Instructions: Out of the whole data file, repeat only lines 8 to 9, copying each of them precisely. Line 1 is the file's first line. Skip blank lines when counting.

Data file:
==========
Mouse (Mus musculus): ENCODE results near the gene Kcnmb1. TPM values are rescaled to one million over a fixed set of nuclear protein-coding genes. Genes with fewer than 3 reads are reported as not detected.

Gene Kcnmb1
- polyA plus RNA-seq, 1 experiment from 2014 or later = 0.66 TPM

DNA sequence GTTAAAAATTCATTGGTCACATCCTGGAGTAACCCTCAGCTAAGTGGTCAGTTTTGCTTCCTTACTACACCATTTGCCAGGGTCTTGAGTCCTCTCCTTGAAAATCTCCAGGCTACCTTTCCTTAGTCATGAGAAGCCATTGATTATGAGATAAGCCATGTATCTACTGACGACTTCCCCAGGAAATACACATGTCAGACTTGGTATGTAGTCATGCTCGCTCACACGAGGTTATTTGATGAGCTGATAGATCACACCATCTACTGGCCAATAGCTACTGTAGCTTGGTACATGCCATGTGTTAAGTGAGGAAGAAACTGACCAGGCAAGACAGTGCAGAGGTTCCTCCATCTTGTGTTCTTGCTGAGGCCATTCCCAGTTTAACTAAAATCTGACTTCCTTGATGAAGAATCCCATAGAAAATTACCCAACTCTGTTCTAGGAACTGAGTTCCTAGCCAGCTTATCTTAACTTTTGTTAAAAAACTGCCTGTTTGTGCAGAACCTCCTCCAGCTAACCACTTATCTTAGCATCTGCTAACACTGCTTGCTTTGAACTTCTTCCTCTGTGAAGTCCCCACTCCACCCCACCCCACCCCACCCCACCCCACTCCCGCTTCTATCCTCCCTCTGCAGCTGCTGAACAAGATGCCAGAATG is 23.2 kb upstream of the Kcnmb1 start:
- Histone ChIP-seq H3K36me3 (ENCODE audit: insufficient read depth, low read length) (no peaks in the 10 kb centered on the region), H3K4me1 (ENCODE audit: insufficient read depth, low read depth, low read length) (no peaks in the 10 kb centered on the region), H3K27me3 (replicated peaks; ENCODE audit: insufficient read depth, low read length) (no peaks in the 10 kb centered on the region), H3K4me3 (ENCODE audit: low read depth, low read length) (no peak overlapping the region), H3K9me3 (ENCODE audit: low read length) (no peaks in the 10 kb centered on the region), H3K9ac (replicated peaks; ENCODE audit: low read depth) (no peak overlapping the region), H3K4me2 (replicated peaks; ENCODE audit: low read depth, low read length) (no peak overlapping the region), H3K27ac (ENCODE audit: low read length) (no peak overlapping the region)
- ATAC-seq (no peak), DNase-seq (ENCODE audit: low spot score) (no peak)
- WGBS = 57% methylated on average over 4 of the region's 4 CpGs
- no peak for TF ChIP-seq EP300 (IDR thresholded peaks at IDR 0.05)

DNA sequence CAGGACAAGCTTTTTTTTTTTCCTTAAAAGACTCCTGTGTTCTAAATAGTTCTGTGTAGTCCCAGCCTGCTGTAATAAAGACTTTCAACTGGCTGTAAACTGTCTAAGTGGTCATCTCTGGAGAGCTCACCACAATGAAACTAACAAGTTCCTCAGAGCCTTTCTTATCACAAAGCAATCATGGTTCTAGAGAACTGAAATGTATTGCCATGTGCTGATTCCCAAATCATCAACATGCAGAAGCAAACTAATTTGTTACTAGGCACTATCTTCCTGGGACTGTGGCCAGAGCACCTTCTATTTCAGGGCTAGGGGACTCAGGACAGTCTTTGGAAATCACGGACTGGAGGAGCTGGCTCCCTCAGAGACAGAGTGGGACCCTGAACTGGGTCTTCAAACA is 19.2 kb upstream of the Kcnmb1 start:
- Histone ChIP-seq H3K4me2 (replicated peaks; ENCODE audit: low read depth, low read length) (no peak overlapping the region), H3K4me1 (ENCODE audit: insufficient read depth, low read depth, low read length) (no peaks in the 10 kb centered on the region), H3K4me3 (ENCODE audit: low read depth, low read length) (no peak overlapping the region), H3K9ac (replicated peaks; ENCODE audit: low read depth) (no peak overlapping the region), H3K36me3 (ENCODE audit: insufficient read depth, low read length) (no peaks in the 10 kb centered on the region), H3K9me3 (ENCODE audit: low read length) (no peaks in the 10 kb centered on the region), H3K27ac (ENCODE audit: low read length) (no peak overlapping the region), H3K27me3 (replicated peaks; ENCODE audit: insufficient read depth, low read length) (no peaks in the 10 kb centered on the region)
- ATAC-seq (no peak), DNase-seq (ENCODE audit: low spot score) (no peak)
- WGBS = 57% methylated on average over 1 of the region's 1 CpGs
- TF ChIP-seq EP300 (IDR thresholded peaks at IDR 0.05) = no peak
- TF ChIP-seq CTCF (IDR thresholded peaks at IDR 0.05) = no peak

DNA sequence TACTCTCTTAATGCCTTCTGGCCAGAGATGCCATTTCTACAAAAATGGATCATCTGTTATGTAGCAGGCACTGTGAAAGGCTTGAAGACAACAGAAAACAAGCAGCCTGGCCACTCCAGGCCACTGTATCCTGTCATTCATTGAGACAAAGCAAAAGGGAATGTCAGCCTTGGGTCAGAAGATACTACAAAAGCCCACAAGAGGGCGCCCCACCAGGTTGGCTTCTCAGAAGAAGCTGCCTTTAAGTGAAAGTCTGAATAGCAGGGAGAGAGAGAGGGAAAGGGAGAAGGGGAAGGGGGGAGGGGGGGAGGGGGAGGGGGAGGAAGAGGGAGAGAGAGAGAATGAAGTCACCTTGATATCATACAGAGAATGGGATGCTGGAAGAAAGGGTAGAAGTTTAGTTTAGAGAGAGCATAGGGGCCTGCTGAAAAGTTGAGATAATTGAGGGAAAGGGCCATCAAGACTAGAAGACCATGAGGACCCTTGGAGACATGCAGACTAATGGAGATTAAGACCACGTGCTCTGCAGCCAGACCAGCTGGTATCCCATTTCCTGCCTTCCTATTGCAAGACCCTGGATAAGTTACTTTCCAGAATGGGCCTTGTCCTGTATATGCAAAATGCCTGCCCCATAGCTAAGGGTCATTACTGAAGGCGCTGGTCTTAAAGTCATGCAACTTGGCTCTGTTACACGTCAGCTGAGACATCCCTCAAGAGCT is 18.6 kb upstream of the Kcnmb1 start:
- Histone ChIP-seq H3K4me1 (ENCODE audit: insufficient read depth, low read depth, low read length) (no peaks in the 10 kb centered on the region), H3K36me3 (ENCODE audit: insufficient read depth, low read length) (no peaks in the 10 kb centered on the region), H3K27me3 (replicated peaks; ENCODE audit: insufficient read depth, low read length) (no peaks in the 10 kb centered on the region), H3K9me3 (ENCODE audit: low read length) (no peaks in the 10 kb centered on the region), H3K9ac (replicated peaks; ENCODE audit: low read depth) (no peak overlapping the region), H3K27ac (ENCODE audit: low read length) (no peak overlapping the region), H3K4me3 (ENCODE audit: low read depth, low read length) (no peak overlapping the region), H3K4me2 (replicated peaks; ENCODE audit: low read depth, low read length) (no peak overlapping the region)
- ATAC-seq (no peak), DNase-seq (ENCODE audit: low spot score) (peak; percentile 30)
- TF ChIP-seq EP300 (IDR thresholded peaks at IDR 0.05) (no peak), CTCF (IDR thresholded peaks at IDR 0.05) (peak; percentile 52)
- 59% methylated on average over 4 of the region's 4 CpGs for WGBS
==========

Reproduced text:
- no peak for TF ChIP-seq EP300 (IDR thresholded peaks at IDR 0.05)

DNA sequence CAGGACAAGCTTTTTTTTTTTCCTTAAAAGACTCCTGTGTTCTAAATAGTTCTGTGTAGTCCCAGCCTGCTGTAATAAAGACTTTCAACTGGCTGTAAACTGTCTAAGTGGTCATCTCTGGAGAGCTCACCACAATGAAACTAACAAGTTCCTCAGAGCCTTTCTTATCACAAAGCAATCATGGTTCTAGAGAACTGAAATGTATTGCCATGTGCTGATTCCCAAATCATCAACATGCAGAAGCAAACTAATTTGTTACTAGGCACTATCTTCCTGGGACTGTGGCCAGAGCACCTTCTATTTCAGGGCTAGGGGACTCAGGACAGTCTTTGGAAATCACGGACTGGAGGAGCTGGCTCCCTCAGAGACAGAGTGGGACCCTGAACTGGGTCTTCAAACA is 19.2 kb upstream of the Kcnmb1 start: